Trina Machacek: It’s always sunny somewhere
The first time I stepped into my house my life changed. For the good, the change was for the good. The house I live in was delivered. It is not a trailer it is a house. Stick built in Idaho yes, but it has a wood frame and is considered what is commonly known as a modular house. As soon as I stepped into this house it became a home. No question in my pea brain that making it a home was my responsibility. I am a very responsible person you know. HAHA
The most vivid memory of that first day as the workers rolled the two halves together and started building the garage and hooking up all the things that we had been working on to be ready for that day is this. That evening the power was on and I sat on the living room floor on new carpet with the new carpet smell drifting into my nose. I could see all the way down the hallway into the back bedroom clear to the back wall. It seemed like a million miles of carpeting was glimmering and all standing up happy and clean. As clearly as I sit here today I can hear me telling my other half, “I need a bigger vacuum cleaner!” And then, poof we were home owners. Well us and the bank of course. But. Yes a carpet burned “but.” But the bank wasn’t expected to make those payments every month for the next umpteen years.
We made those payments and made those payments and made payments for trucks and cars and motorcycles, vacations and equipment and inventory for a few business’ and for all things that we all want NOW but have to buy on time.
Then one day, one fine spring day we made the last payment on that house that was delivered over a quarter of a century earlier. What a feat it was. We did burn the mortgage papers. Well copies because as grown ups we knew you never destroy contracts. Ever.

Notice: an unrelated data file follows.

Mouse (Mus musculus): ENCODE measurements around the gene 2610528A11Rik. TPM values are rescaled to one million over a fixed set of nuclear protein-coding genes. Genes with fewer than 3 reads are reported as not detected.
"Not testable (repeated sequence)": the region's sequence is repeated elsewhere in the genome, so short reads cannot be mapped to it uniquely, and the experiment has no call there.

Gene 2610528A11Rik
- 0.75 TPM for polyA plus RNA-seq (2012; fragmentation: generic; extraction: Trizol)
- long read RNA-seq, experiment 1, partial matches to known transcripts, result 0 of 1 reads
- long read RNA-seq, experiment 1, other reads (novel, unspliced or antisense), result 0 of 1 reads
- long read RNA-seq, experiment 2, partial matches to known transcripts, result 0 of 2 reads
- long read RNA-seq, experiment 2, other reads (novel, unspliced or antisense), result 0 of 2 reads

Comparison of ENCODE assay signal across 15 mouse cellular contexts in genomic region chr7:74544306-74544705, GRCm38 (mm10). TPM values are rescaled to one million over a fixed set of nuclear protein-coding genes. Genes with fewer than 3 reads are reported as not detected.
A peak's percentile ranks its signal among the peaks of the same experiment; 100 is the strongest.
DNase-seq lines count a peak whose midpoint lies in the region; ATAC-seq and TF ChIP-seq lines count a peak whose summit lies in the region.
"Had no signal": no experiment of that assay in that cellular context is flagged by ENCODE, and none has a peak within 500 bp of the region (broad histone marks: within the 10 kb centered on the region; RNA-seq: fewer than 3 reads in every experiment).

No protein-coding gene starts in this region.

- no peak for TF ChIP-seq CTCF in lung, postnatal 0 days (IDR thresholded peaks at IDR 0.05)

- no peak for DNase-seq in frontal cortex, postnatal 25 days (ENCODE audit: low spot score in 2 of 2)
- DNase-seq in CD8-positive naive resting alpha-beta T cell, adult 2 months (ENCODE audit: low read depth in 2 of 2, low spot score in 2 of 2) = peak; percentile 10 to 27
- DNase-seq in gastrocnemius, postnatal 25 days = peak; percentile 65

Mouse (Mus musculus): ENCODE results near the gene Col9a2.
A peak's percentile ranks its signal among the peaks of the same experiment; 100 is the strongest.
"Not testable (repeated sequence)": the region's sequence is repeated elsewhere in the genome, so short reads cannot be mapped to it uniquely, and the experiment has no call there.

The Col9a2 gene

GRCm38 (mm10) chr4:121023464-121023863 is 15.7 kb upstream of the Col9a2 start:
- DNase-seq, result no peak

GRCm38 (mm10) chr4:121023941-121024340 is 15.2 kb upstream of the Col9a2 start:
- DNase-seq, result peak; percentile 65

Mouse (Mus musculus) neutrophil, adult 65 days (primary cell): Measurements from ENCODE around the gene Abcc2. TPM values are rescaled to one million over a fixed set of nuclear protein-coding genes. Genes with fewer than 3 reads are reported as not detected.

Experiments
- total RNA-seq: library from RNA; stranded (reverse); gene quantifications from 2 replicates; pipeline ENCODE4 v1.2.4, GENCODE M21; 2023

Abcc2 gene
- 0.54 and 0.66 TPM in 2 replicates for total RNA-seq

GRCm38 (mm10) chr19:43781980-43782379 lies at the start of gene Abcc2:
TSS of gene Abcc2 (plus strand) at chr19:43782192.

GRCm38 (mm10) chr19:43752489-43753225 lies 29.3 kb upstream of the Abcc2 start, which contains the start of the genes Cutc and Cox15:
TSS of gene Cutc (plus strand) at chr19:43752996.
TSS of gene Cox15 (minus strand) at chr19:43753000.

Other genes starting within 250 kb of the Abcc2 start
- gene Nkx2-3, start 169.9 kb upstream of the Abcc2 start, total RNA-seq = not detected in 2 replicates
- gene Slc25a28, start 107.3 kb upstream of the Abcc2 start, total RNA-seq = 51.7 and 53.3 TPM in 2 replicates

But we did have a mortgage burning party. And the sun was shining.
Now here’s where I am going with all that chitty chatty. We thought those first few months after we were done paying off the house that we would be rolling in dough when we stopped making those payments. I mean it’s really like you get a huge pay raise when you stop making payments right? It’s the same feeling I got when I quit smoking. Look at the money I would safe I thought. And that was when cigarettes were less than two bucks a pack. Now! Wow quitting smoking now when the little devil sticks are priced in some places ten bucks a pack? Well a quick cha-ching tells me that a pack or more a day could be up to — four plus six — carry the nine — nearly the same amount as we were paying in house payments!
Soon we would be rolling in green. The sun would shine and we could breathe a sigh of relieve the 15th of ever month. Sure. Sure. That lasted about two maybe three days. How does that happen? Every time we paid off a note I thought for sure I would be able to keep making that payment to myself. You know. Put it away in a sock. Save for a rainy day when the sun stopped shining because of some unforeseen circumstance.
Then a month goes by and you think — next month for sure. I relate it to the sign you see occasionally in a bar that reads, Free Beer — Tomorrow. And then tomorrow becomes today and then tomorrow is yesterday. AARRGGHH. That actually is OK. It is a way to move forward. Like pain. It is terrible and you wish it would stop. Then it stops and soon you forget just how hard or miserable it was to go through. Yes, that’s what payments are like!
As soon as a payment book gives up its last coupon and you are unchained the sun comes out. Now as I drive past parking lots full of cars, older ones and shiny new ones I sometimes think—WOW! I wonder how many payment books are sitting in that lot. I hope, now I know I am tempting the fates here. I hope I never have another payment book with my name on it. Ever.
I want the sun to be shining on me from now on. Fat chance as I am still alive and wanting new and shiny and glittery. Come on I’m a girl after all.
Trina lives in Eureka. Her book, They Call Me Weener is available on Amazon.com. Or get a signed copy by e-mailing her at email@example.com